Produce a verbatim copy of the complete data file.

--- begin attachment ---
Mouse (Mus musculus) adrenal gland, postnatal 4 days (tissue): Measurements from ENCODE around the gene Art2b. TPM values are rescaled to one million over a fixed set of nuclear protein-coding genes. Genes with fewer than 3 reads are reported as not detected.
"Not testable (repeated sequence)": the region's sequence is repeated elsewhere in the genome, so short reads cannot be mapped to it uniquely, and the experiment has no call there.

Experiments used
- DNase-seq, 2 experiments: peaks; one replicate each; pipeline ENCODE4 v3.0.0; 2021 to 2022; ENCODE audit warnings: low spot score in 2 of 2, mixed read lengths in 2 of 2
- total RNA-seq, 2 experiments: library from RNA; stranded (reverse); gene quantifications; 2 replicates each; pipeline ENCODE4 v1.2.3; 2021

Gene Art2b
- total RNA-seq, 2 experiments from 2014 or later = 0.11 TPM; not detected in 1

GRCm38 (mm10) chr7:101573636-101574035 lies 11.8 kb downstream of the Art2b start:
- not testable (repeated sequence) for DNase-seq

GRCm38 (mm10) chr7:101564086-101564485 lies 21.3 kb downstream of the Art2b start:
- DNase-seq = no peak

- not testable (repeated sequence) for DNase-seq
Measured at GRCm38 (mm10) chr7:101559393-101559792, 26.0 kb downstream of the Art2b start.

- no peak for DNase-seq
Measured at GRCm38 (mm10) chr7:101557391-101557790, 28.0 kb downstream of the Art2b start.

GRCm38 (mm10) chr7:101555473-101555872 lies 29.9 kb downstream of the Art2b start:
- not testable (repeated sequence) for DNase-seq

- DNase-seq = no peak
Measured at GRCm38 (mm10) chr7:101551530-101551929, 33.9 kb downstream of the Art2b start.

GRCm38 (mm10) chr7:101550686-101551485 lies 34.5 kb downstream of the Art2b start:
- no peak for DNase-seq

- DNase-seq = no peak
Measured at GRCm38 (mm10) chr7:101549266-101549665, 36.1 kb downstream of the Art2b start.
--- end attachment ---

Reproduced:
Mouse (Mus musculus) adrenal gland, postnatal 4 days (tissue): Measurements from ENCODE around the gene Art2b. TPM values are rescaled to one million over a fixed set of nuclear protein-coding genes. Genes with fewer than 3 reads are reported as not detected.
"Not testable (repeated sequence)": the region's sequence is repeated elsewhere in the genome, so short reads cannot be mapped to it uniquely, and the experiment has no call there.

Experiments used
- DNase-seq, 2 experiments: peaks; one replicate each; pipeline ENCODE4 v3.0.0; 2021 to 2022; ENCODE audit warnings: low spot score in 2 of 2, mixed read lengths in 2 of 2
- total RNA-seq, 2 experiments: library from RNA; stranded (reverse); gene quantifications; 2 replicates each; pipeline ENCODE4 v1.2.3; 2021

Gene Art2b
- total RNA-seq, 2 experiments from 2014 or later = 0.11 TPM; not detected in 1

GRCm38 (mm10) chr7:101573636-101574035 lies 11.8 kb downstream of the Art2b start:
- not testable (repeated sequence) for DNase-seq

GRCm38 (mm10) chr7:101564086-101564485 lies 21.3 kb downstream of the Art2b start:
- DNase-seq = no peak

- not testable (repeated sequence) for DNase-seq
Measured at GRCm38 (mm10) chr7:101559393-101559792, 26.0 kb downstream of the Art2b start.

- no peak for DNase-seq
Measured at GRCm38 (mm10) chr7:101557391-101557790, 28.0 kb downstream of the Art2b start.

GRCm38 (mm10) chr7:101555473-101555872 lies 29.9 kb downstream of the Art2b start:
- not testable (repeated sequence) for DNase-seq

- DNase-seq = no peak
Measured at GRCm38 (mm10) chr7:101551530-101551929, 33.9 kb downstream of the Art2b start.

GRCm38 (mm10) chr7:101550686-101551485 lies 34.5 kb downstream of the Art2b start:
- no peak for DNase-seq

- DNase-seq = no peak
Measured at GRCm38 (mm10) chr7:101549266-101549665, 36.1 kb downstream of the Art2b start.